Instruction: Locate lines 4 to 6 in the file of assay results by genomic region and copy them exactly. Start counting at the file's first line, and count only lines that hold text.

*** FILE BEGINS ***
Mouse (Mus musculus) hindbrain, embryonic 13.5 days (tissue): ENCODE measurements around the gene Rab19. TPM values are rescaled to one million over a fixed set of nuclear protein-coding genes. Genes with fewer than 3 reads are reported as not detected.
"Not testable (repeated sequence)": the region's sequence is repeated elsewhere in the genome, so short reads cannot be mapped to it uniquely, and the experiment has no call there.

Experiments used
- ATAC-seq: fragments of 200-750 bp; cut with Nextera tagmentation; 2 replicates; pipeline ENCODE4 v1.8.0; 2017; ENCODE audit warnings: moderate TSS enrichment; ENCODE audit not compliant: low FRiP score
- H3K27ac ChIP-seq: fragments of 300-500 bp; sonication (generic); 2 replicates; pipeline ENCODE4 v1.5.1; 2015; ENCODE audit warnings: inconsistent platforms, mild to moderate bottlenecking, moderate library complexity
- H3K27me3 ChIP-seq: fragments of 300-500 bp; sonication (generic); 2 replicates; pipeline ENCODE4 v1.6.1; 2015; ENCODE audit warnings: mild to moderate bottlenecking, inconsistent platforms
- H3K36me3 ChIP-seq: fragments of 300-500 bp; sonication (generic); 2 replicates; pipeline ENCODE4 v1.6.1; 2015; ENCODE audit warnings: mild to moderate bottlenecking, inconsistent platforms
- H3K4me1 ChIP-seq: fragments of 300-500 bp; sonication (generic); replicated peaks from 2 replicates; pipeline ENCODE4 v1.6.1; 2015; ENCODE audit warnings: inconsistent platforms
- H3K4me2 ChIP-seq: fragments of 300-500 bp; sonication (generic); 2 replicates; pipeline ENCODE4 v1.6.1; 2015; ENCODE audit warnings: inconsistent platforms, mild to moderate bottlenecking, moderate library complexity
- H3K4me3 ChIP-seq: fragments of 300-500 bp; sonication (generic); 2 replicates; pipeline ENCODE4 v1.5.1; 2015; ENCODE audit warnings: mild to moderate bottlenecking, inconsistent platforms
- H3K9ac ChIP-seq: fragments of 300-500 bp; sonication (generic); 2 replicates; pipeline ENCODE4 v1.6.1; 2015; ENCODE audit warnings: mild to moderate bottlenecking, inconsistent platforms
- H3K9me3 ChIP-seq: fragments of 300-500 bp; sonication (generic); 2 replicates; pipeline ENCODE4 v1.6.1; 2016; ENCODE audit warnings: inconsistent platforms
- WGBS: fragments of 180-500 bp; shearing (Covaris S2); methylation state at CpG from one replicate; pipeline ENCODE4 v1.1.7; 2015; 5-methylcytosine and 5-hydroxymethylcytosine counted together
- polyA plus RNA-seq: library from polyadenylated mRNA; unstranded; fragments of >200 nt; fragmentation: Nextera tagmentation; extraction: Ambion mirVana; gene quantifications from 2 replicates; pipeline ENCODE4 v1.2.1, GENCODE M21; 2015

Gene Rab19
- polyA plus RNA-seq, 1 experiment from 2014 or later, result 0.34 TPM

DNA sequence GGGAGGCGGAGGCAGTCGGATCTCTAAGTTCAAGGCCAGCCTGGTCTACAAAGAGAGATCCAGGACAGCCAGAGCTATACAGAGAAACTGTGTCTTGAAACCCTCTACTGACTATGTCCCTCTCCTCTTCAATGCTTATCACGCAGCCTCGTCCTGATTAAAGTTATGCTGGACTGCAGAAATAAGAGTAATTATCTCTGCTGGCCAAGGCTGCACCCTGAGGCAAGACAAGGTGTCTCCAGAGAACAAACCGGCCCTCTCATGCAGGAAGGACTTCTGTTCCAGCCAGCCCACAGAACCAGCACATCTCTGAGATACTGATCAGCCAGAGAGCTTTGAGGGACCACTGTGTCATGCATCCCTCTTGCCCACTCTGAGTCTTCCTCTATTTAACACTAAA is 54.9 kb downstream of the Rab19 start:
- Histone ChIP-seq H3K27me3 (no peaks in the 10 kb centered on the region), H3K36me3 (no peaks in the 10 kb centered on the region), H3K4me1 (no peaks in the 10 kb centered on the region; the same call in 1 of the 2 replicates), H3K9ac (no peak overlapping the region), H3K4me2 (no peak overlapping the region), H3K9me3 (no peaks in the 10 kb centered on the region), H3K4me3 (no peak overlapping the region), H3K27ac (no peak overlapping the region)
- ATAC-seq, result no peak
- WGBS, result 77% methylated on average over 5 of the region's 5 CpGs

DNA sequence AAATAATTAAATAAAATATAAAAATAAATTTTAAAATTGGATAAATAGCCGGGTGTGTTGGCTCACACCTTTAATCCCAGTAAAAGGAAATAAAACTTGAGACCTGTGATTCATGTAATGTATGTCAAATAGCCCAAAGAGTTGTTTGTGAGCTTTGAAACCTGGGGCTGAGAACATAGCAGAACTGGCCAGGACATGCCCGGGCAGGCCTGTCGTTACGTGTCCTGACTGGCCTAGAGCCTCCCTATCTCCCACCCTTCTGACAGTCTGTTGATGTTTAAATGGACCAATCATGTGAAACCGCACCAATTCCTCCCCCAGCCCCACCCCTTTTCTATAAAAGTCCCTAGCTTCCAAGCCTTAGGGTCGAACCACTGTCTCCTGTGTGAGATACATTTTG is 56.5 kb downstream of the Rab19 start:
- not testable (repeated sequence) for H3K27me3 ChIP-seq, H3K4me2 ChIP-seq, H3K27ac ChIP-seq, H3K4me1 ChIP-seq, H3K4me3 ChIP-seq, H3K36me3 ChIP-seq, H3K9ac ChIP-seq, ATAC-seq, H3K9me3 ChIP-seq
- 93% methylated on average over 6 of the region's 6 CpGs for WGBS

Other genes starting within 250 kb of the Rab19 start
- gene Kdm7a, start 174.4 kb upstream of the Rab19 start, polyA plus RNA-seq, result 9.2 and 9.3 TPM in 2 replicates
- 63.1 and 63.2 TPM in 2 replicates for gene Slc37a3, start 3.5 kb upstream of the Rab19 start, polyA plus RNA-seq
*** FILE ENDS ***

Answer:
- ATAC-seq: fragments of 200-750 bp; cut with Nextera tagmentation; 2 replicates; pipeline ENCODE4 v1.8.0; 2017; ENCODE audit warnings: moderate TSS enrichment; ENCODE audit not compliant: low FRiP score
- H3K27ac ChIP-seq: fragments of 300-500 bp; sonication (generic); 2 replicates; pipeline ENCODE4 v1.5.1; 2015; ENCODE audit warnings: inconsistent platforms, mild to moderate bottlenecking, moderate library complexity
- H3K27me3 ChIP-seq: fragments of 300-500 bp; sonication (generic); 2 replicates; pipeline ENCODE4 v1.6.1; 2015; ENCODE audit warnings: mild to moderate bottlenecking, inconsistent platforms